I had my first National Theatre Live cinema experience last week. I have to say it was very enjoyable, but, my feelings remain overall ambivalent towards the concept.
I actually went to see the Hedda Gabler production at the National Theatre last month, as there was much talk of Ivo Van Hove’s deconstructed version starring Ruth Wilson.
You may have come across some of the striking images of the show, which is played out on a bleak white set, and there is no doubt it has some stunning moments. However, it left me somewhat underwhelmed, which is why I thought I would give it another go when it was programmed at the Everyman cinema in Harrogate.
I was much more engaged this second time but I’m not entirely sure for the right reasons. The filming of a live stage play goes against all the principles of both mediums. Live performance is about the nuance and immediacy of that moment and a relationship between the performers and the audience.
The cast and director tell their story across the whole stage and the audience interpret what’s in front of them by analysing that large canvas. However, the director of a film has a different set of codes. A close up of an actors reaction does all the work for the viewer, you know exactly what you are meant to be looking at and subsequently thinking.
That cinematic filter distorted the theatre experience for me. Combine this with a very comfortable sofa all to myself, a glass of red wine and some nachos, well, what’s not to like really? But, this is where the ambivalence occurs. Am I really saying that I want the experience to have more rigour? I don’t think so, it’s more that I want a free range of my own interpretation. It’s Tricky. What I definitely do know and feel strongly about is I would rather The National invest the money it spends on the Live project and actually tour theatre to the regions instead, making it a truly National Theatre.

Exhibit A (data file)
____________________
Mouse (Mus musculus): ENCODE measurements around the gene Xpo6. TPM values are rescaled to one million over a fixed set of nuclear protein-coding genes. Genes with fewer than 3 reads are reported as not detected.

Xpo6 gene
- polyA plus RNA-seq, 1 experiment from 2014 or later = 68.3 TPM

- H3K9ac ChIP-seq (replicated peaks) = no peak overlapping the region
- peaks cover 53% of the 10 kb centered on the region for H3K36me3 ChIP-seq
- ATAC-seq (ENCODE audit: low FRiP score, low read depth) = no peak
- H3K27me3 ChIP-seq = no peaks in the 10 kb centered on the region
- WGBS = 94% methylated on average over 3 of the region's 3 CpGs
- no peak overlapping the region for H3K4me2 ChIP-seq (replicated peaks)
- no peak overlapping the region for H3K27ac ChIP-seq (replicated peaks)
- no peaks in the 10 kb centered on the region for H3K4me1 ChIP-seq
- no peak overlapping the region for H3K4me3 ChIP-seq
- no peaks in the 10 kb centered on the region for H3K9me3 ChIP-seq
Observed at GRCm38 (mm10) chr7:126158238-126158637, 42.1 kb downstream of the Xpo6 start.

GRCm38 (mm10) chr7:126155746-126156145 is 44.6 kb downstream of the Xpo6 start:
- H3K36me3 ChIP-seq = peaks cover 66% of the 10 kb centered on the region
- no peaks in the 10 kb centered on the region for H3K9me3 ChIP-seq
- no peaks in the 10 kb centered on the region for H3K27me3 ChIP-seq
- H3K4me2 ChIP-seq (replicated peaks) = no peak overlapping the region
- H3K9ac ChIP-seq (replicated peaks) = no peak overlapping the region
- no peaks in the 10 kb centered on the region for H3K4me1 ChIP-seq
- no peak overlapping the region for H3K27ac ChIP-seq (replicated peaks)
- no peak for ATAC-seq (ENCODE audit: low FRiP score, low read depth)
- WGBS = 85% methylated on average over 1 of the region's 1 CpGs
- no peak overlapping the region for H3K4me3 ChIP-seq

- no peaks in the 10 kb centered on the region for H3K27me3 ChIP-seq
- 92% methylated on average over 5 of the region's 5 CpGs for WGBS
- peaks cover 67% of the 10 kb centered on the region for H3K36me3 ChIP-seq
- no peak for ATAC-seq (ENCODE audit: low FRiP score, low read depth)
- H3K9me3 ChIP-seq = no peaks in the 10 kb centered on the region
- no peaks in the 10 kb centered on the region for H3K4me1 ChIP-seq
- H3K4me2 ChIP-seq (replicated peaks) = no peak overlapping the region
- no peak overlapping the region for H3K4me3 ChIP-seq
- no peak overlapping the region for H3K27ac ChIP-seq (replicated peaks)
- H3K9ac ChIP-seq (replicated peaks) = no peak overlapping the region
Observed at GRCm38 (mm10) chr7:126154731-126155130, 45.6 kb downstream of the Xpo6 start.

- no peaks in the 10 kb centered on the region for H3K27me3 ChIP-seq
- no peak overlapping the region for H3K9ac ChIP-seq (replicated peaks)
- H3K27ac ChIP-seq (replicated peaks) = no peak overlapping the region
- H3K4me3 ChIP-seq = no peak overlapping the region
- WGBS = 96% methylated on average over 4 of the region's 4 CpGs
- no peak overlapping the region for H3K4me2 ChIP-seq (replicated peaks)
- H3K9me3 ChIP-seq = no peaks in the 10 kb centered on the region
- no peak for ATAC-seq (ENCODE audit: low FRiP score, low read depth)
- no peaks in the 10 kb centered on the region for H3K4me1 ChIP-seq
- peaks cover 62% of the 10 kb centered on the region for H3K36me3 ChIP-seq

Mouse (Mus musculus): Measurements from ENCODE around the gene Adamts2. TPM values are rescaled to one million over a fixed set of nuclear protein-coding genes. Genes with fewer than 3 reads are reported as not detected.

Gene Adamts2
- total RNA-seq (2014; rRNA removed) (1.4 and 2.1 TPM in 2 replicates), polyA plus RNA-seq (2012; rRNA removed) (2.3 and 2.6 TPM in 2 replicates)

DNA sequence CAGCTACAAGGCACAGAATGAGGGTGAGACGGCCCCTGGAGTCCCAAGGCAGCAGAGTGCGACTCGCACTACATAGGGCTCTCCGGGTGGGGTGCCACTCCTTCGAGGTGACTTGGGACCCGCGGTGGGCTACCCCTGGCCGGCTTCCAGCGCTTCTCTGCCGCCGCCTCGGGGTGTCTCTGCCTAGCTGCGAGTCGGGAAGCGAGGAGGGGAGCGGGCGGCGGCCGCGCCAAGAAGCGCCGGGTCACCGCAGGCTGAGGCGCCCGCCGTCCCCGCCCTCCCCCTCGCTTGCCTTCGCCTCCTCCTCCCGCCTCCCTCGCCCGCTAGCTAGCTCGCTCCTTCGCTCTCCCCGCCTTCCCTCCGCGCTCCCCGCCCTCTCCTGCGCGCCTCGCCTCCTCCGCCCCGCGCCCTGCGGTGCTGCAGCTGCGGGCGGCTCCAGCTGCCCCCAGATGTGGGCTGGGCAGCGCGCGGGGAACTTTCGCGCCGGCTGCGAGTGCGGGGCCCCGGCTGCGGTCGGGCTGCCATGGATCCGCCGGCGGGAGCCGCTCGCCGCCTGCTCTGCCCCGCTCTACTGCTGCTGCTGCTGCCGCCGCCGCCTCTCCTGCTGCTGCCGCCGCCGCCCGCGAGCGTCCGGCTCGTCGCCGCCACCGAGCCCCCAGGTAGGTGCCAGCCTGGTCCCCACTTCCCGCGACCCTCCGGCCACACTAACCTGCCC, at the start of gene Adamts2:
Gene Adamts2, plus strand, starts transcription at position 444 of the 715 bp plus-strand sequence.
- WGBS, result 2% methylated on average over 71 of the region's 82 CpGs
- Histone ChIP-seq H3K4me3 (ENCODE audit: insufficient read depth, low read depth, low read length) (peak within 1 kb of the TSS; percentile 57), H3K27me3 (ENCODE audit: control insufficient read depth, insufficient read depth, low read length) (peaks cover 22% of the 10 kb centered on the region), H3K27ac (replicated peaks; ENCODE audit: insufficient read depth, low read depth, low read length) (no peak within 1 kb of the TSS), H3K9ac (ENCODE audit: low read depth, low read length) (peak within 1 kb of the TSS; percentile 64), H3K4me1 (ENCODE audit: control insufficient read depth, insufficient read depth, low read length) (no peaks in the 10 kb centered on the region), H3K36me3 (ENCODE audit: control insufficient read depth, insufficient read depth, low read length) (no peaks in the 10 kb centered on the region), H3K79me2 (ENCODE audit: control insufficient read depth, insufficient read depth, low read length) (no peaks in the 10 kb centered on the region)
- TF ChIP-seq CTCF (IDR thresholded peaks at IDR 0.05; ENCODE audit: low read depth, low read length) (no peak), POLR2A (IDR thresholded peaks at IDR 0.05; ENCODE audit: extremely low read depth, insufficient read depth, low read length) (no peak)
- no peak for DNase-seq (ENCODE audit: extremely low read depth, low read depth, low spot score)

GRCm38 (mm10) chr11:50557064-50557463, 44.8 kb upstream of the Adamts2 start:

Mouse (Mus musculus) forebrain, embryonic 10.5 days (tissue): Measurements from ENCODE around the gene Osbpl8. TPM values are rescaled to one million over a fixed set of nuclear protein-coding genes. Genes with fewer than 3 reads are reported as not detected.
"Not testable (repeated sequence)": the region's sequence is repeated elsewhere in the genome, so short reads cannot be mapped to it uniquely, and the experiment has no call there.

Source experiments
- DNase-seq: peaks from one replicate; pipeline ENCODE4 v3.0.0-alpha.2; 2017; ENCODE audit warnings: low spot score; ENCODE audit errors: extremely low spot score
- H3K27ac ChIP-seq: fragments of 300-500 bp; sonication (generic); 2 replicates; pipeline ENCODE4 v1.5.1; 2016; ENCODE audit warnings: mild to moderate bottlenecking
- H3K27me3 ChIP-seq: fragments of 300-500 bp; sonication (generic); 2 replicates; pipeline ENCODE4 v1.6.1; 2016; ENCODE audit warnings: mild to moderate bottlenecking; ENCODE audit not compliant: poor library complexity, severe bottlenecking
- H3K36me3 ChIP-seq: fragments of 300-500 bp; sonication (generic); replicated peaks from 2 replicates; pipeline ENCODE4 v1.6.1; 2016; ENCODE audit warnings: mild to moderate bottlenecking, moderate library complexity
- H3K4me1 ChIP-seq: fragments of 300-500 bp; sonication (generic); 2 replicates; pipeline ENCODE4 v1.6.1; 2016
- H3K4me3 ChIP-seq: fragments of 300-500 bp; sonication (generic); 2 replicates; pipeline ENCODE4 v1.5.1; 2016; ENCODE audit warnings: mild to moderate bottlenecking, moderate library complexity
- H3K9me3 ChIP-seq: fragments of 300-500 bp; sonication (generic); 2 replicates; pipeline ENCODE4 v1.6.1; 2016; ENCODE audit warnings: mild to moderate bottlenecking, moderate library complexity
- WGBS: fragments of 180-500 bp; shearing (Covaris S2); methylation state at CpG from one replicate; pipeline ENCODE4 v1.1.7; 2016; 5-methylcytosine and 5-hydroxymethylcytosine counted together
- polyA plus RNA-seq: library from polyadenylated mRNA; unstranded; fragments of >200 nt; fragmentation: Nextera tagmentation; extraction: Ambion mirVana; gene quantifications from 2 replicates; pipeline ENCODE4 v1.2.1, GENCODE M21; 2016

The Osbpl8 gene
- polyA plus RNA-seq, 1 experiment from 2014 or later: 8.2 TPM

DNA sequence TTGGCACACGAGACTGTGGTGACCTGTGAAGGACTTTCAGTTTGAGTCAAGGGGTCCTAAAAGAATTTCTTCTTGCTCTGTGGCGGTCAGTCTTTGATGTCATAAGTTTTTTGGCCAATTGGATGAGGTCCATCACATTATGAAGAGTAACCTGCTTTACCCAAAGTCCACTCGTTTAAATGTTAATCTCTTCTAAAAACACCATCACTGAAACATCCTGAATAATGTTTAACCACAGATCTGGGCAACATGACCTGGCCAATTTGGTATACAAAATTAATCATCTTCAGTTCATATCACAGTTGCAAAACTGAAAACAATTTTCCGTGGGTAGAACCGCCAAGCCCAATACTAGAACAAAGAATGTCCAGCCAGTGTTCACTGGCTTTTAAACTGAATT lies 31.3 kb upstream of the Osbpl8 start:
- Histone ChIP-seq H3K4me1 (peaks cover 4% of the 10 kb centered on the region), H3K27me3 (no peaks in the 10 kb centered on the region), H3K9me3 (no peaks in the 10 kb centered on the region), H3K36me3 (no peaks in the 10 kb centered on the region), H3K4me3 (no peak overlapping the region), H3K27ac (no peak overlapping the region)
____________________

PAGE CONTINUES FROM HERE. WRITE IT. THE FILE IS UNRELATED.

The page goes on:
What a busy month it has been at Harrogate Theatre and it continues as we move into spring. We’ve had some fantastic work in the studio and we also created a new studio space in the Royal Hall to present the very engaging Butterfly that tackled the sensitive subject of mental health. Do check out the studio programme as there is some excellent work coming up - Narvik this week by the terrific Box of Tricks, Offside from Futures Theatre and the return of Thunder Road Theatre Company with a Harrogate commissioned piece - the classic HG Wells story The Invisible Man.
In the main house this week we have the very funny smash hit Invincible by Torben Betts who has been compared to Alan Ayckbourn. I must mention our own production of The Emperor’s New Clothes which is brought to you be the same creative team behind our pantomime. Performing between April 6-15, it is directed by Phil Lowe and stars some of our panto faithful’s. Do come along. The story always has a contemporary resonance as it makes fun of leaders who become a little full of themselves and don’t necessarily understand the true nature of public opinion… with a cheeky conclusion! Also, Hannah Draper, our talented Head of Education has cleverly coupled this up with Sam Holcroft’s The Wardrobe. Performed in the studio next week and presented by the Youth Theatre it is a play that explores British history and how we are all connected to the past.